'Last mile’ fingerprints can help deliver healthcare
Cambridge start-up Simprints, awarded $2.45 million in new grant money, targets the developing world with fingerprinting technology to help deliver healthcare to 1.1 billion people with no formal identification.
We think that the technology we’re developing can make a big, measurable difference in delivering healthcare.
- Toby Norman
The popular conception of fingerprinting often stems from television detective drama, when a perfect print – with clear arches, loops and whorls – emerges from a powder-dusted window to pin the crime on a tricky culprit, perhaps a well-dressed gentleman safecracker. It is TV fiction, after all.
In the real, developing world, fingerprints are usually not so perfect or so clear. So a start-up connected to Cambridge Judge Business School is using advanced technology to make identification possible for even those with far-from-perfect “last-mile” fingerprints.
“Most biometric systems in use today were designed by and for people in high-income countries,” says Toby Norman, co-founder and CEO of Simprints, which is developing biometrics to help identify and reach the 1.1 billion people around the world without formal identification – a technique that can help medical professionals reach, treat and record these needy people. “In fact, many people in developing countries who have laboured with their hands have burns, scars and worn fingerprints that make them far less easy to read.”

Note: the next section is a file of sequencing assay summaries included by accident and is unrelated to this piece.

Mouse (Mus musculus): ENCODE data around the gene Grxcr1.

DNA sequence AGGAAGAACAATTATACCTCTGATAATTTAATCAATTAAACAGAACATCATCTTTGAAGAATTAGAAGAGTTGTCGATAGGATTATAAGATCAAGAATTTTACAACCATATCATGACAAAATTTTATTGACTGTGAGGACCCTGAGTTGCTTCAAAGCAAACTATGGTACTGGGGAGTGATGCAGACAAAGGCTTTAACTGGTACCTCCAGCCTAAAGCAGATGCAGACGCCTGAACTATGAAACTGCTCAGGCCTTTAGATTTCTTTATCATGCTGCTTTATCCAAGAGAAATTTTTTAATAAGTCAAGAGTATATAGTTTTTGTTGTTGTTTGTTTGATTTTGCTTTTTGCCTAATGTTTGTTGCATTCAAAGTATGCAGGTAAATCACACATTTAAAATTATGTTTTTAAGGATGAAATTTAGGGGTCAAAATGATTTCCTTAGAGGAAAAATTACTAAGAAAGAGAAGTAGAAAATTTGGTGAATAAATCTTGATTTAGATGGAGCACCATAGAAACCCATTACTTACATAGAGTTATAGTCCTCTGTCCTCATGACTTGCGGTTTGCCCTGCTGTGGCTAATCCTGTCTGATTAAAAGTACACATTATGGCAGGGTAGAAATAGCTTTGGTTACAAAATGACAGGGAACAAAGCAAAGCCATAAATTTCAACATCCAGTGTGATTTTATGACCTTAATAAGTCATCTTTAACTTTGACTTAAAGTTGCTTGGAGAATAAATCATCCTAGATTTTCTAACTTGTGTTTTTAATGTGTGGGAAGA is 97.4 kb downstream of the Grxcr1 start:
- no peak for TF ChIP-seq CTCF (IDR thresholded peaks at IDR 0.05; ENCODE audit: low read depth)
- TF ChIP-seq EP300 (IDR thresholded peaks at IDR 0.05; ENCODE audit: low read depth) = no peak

Toby is a former Gates Scholar who holds a PhD in Management Science earned at Cambridge Judge Business School. Cambridge-based Simprints was one of the first start-up teams to be supported by the school’s Entrepreneurship Centre Accelerate Cambridge programme.
Reproduced courtesy of the University of Cambridge
The University of Cambridge is acknowledged as one of the world's leading higher education and research institutions. The University was instrumental in the formation of the Cambridge Network and its Vice- Chancellor, Professor Stephen Toope, is also the President of the Cambridge Network.